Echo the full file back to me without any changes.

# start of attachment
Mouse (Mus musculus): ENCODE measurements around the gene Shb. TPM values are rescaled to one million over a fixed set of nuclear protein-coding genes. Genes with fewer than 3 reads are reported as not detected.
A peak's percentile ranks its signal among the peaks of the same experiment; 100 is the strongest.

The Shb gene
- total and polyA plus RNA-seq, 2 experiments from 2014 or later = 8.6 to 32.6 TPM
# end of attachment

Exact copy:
Mouse (Mus musculus): ENCODE measurements around the gene Shb. TPM values are rescaled to one million over a fixed set of nuclear protein-coding genes. Genes with fewer than 3 reads are reported as not detected.
A peak's percentile ranks its signal among the peaks of the same experiment; 100 is the strongest.

The Shb gene
- total and polyA plus RNA-seq, 2 experiments from 2014 or later = 8.6 to 32.6 TPM